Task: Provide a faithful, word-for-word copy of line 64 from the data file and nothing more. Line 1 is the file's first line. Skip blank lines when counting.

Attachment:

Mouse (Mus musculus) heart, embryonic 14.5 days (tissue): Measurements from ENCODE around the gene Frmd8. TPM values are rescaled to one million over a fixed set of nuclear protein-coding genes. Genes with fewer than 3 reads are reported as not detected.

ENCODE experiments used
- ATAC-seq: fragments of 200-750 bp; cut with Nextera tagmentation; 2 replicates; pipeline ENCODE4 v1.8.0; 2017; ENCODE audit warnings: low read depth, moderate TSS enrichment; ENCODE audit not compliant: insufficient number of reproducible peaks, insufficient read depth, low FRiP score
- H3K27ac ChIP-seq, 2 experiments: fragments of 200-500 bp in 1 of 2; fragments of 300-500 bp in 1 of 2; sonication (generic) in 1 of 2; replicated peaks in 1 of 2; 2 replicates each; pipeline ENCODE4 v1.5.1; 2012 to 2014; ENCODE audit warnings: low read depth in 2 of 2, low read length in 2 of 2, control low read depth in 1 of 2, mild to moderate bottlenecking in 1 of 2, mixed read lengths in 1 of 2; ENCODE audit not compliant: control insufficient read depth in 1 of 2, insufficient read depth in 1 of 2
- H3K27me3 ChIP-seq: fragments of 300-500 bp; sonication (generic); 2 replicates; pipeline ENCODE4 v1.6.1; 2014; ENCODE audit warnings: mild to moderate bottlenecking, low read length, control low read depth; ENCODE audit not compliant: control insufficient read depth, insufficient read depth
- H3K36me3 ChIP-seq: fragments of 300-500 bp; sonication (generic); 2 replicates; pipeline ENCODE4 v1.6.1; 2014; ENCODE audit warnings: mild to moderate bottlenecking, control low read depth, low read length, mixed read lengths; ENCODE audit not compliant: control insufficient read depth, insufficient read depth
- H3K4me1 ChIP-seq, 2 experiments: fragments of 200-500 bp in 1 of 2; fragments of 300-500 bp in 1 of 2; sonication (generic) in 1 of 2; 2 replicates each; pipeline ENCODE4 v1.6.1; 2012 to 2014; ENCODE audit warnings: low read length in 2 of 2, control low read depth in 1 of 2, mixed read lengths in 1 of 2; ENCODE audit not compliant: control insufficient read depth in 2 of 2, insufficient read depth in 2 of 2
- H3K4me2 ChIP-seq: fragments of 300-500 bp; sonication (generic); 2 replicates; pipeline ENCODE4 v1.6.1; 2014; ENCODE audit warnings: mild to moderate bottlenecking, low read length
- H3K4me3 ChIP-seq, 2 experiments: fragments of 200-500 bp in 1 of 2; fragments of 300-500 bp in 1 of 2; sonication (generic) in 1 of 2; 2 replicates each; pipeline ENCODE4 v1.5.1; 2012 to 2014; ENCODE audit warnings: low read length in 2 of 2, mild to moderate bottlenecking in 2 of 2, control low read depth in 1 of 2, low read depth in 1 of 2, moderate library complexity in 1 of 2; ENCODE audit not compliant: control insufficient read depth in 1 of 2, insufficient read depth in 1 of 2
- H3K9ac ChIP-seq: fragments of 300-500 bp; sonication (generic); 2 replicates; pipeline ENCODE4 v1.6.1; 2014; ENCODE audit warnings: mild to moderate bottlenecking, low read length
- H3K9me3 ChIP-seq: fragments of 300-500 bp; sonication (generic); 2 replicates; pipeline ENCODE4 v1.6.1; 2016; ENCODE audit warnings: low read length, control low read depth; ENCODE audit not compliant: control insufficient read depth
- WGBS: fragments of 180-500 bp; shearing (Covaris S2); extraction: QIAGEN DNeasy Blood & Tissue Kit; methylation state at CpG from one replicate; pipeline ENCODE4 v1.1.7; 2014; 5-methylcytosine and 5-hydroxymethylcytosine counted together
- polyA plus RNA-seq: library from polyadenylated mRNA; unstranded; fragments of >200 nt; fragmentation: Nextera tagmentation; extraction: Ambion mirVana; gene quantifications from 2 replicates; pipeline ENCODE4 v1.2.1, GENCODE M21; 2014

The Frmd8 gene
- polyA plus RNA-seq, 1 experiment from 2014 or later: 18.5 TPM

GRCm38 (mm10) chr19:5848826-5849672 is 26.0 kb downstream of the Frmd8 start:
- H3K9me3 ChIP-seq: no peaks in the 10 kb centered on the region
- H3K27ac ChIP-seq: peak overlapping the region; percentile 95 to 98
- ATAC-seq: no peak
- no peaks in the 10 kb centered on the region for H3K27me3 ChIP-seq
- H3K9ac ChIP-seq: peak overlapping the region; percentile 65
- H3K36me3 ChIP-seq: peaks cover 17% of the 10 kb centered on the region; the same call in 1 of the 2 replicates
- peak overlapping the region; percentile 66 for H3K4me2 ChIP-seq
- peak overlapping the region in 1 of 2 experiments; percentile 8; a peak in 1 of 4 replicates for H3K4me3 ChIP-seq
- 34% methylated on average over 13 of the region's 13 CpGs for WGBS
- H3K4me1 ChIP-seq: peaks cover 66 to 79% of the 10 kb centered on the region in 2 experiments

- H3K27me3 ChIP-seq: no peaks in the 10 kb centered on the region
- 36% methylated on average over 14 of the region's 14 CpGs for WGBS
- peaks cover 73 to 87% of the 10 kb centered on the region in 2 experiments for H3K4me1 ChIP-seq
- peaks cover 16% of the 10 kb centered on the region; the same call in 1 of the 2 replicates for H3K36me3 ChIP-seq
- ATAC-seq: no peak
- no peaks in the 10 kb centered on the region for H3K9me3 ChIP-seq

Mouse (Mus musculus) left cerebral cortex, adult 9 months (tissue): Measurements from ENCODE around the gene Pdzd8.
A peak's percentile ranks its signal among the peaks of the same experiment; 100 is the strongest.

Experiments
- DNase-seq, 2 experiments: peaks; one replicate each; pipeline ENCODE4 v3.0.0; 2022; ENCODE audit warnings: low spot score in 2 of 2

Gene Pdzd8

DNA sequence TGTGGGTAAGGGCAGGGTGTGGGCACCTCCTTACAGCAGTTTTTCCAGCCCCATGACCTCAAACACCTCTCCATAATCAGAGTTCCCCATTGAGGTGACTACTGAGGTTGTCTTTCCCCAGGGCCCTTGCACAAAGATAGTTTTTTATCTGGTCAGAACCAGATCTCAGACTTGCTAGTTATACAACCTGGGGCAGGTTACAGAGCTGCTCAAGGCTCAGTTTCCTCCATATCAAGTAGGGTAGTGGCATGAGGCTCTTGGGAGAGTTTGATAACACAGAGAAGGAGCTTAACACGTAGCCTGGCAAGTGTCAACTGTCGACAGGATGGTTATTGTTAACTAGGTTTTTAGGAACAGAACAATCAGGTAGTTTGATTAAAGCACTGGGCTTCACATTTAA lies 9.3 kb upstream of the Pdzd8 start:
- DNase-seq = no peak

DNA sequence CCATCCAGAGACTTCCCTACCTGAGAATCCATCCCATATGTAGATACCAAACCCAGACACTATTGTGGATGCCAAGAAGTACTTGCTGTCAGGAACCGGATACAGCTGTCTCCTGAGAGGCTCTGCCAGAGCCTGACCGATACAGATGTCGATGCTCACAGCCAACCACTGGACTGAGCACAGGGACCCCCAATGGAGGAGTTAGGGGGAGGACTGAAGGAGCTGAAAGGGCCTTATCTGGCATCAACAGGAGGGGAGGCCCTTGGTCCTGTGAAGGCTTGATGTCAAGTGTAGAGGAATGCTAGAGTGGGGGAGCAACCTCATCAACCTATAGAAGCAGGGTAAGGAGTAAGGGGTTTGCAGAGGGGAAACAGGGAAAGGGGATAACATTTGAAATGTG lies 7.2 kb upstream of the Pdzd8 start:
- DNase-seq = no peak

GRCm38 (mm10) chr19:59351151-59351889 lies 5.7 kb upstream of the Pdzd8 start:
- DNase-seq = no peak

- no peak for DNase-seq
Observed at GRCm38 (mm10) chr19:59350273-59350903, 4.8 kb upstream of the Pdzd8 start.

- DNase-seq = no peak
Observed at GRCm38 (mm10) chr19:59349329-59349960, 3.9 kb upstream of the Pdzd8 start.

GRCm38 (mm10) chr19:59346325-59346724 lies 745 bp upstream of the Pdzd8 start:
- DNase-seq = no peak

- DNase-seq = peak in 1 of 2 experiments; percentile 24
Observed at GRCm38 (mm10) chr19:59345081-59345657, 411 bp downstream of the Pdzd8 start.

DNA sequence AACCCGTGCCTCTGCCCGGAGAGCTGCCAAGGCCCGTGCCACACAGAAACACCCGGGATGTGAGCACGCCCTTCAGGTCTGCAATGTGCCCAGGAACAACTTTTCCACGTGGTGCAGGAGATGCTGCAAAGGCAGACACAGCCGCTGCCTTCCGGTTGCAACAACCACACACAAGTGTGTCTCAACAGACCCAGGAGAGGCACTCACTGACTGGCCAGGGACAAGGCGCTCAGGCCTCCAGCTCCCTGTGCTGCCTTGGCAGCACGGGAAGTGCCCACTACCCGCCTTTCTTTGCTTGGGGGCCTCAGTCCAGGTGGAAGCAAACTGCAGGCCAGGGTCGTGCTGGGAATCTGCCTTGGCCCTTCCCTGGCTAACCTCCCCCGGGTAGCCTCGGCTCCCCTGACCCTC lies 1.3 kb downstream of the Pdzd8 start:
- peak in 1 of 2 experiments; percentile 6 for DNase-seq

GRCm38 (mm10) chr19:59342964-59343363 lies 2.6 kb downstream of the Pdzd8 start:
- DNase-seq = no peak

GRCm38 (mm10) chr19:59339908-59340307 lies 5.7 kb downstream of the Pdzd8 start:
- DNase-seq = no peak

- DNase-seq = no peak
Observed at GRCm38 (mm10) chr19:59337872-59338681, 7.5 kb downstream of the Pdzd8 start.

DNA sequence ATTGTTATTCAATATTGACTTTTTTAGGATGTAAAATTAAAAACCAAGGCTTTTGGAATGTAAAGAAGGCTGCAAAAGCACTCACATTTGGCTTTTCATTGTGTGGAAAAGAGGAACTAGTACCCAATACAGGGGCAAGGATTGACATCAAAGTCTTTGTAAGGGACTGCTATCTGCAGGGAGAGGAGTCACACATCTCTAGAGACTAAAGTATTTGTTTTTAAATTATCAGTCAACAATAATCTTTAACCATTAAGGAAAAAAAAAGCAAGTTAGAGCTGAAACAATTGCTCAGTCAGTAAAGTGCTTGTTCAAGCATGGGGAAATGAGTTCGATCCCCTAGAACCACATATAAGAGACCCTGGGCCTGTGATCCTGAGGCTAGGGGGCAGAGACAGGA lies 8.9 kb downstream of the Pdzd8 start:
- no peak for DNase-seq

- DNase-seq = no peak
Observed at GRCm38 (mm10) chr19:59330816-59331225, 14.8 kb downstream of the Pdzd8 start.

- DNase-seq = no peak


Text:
- DNase-seq = no peak